• Messenger of Truth by Jacqueline Winspear – a detective story set in 1930/1 in England. The artist Nick Bassington-Hope fell to his death from the scaffolding whilst installing his work at an art gallery. The police believed it was an accident, but his twin sister Georgina wasn’t convinced and hired Maisie Dobbs to investigate his death. Along with Nick’s death there is also the mystery of the missing piece of art work that was to be the centre of the exhibition. Original Review


  • In God We Doubt by John Humphrys (non-fiction). Humphreys was brought up a Christian but his growing doubts overwhelmed his faith. On his Radio 4 programme he challenged the leaders of three religions to convince him that God exists. In this book he explores religious beliefs and atheism and finds himself somewhere in the middle. I didn’t write a post about this book.


  • Pompeii by Richard Harris. The story of the eruption of Vesuvius, destroying the town of Pompeii and killing its inhabitants as they tried to flee the pumice, ash and searing heat and flames. Harris gives vivid descriptions of the luxury of the town – its villas and baths – the corruption of its leaders, the poor living conditions of the general population and savage cruelty shown to the slaves. Original Review


  • The Gravedigger’s Daughter by Joyce Carol Oates about a Jewish family who emigrated to America before the Second World War, fleeing from the Nazis. Rebecca’s father, originally a maths teacher can only get work as a gravedigger and as the story unfolds we see the effect this has on him and inevitably on his wife and children. Original Review & also here


  • The Behaviour of Moths by Poppy Adams – the story of two sisters, Ginny and Vivi. Vivi, the younger sister left the family mansion 47 years earlier and returns unexpectedly one weekend. Ginny, a reclusive moth expert has rarely left the house in all that time. What happens when they meet again is shocking to both of them. Original Review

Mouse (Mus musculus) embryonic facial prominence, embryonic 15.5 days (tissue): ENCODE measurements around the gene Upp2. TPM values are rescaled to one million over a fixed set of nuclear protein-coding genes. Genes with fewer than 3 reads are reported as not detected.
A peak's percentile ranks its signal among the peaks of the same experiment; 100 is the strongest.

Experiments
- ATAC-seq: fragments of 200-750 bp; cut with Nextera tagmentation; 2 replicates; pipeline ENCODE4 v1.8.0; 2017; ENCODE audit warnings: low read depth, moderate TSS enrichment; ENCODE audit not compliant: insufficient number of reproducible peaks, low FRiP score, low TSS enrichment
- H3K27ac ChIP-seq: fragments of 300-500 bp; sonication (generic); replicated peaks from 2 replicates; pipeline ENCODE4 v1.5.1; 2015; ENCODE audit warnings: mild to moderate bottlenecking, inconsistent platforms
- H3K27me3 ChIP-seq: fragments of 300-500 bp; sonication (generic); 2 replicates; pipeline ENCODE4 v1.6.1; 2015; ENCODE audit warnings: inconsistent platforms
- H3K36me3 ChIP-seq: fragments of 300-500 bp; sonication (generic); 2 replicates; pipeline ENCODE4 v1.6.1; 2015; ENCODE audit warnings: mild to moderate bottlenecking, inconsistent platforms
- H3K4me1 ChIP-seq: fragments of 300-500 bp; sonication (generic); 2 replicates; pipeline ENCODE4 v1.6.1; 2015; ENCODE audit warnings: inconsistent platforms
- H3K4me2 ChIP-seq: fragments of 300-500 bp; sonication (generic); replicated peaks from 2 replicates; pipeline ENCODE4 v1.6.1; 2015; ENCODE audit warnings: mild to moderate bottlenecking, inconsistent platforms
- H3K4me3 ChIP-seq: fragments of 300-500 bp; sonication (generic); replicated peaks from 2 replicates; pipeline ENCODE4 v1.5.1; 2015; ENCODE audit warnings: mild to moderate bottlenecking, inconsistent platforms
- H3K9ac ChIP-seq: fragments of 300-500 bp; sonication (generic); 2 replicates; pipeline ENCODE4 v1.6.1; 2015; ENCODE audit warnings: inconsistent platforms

November – two books tied

  • Stillmeadow and Sugarbridge by Gladys Taber & Barbara Webster (non-fiction) -a lovely book composed of letters between Gladys and Barbara about country life in Pennsylvania and Connecticut in the 1950s, illustrated by Edward Shenton. Original Review,  also here & here.

  • Cider With Rosie by Laurie Lee (non-fiction) – the  story of Laurie Lee’s childhood in Slad in Gloucestershire, a remote Cotswold village at the beginning of the twentieth century. A delicious book, full of wonderful word pictures. Laurie Lee was also a poet and this book reads like a prose poem throughout.  Partial Review (Full review to follow next year).


  • The Arsenic Labyrinth by Martin Edwards – the mystery of the the disappearance of Emma Bestwick. Ten years earlier there had been no apparent reason why she vanished into thin air but more information was revealed following an article in the local paper appealing for the case to be re-opened on the tenth anniversary of her disappearance. There are many twists and turns as Detective Inspector Hannah Scarlett’s Cold Case Review Team carries out its investigation. Original Review

24 thoughts on “Best Books of 2008

  1. Half A Yellow Sun is on my tbr pile, and I’ve enjoyed all of the Joyce Carol Oates I’ve read. I picked up Stillmeadow and Sugarbridge from the library yesterday. My husband thinks Gladys Taber may be a distant relative of his!